Other interior improvements include refinements to the instrument panel, the addition of a tilt wheel feature and a new dual cupholder design up front. The first two refinements are welcome. The new cupholders, however, are too shallow and still don't work very well.
The basic dashboard is unchanged, flowing gracefully into the door panels, and the bucket front seats are first rate, with a wide range of adjustability, including height.
Our only criticism of the control layout continues to be the audio system buttons, which are still undersized and hard to operate when the car is moving.
The SVT Contour interior is distinguished by black-on-white gauges, SVT logos and dark blue leather upholstery. The package also includes an upgrade audio system, air conditioning, power mirrors, windows and locks, and antilock brakes, which are optional on the other Contour/Mystique models. And if you want an automatic transmission, you don't want this car; it's manual transmission only.
Ride & Drive
As impressive as the V-6-powered editions of the Contour and Mystique are, they seem a little tame compared to the SVT. In fact, this little honey should be able to run with some pretty tall dogs with pretty fancy pedigrees -- and fancy pricetags. Specifically, the BMW 328i and Audi A4 2.8 come to mind.
As you'd expect, adding 25 horsepower diminishes the length of time it takes you to get to 60 mph. Ford pegs it at 7.9 seconds, but we found this to be very conservative. About seven seconds is closer to the mark.
And if you're interested in seeing how fast you can cross Montana -- no posted daytime speed limits, y'know -- Ford says the Contour SVT will do 143 mph flat-out. We're willing to take this on faith, but it's clear that the SVT version of the Duratec V-6 loves high speed work, and it emits a lovely whiskey tenor snarl while so engaged.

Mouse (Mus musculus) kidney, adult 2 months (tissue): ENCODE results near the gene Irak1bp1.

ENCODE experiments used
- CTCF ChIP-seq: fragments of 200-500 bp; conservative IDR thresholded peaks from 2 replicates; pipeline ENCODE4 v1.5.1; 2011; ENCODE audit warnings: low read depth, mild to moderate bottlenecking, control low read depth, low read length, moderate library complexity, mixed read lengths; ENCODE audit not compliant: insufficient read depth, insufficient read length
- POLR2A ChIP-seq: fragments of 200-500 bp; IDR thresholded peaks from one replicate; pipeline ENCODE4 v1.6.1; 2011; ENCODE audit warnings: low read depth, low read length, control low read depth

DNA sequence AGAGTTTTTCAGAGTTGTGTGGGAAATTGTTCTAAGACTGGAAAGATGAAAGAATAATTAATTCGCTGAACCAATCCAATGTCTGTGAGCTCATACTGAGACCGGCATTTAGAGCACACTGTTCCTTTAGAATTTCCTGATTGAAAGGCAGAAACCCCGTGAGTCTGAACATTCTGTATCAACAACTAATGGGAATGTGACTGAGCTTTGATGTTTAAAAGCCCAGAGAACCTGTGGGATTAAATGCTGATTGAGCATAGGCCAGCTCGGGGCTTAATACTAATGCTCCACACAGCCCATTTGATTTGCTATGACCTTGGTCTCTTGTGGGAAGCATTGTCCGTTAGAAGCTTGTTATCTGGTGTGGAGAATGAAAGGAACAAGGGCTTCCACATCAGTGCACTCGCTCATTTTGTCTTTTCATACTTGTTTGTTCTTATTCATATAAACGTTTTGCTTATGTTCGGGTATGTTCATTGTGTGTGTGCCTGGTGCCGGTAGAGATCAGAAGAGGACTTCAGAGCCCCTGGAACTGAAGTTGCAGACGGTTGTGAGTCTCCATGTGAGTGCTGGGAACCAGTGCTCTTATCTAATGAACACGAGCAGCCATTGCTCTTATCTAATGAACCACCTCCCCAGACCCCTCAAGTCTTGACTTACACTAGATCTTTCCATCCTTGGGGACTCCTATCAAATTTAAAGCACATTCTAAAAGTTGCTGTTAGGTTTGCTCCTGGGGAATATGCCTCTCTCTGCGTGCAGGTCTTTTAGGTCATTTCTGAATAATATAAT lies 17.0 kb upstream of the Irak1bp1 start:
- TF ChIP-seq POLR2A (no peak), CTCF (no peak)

Power is just one element in a package designed to compete with sporty Euro sedans, of course. Other requirements include the agility of a cheetah and the grip of a badger. Augmented, natch, by serious stopping power. Not to mention supple ride quality.
We think this car, like its tamer counterparts, scores very well in the ride/handling derby. Ford's Special Vehicle Engineering group -- the folks who spec out SVT hardware -- made a number of alterations in SVT'S suspension components to enhance response, without any readily apparent compromises in ride quality.
As a result, the SVT Contour is a significant cut above its regular production counterparts in a couple of key sport sedan areas: it turns into corners with zeal, and it's more balanced than the standard Contour and Mystique. You don't have to spend quite as much time waiting for the car to change directions, and there's a strong sense of sports car feel without sports car ride stiffness.
Adding braking power to match the extra thrust was simple. The development team dipped into the European parts bin and installed the bigger front brakes used on the Mondeo.
With a price range that starts at $13,995, including destination, for a basic Contour, we think this slick sedan family offers good performance, quality and value right across the board.
And it's clear that for most, the V-6 versions will offer enough hustle and driving fun.
Nevertheless, for the truly young and restless, the SVT Contour is something special. It provides mainstream ride comfort with lots of equipment and all-around performance that's exceptional in this class.
After all, where is it written that a family sedan shouldn't be fun?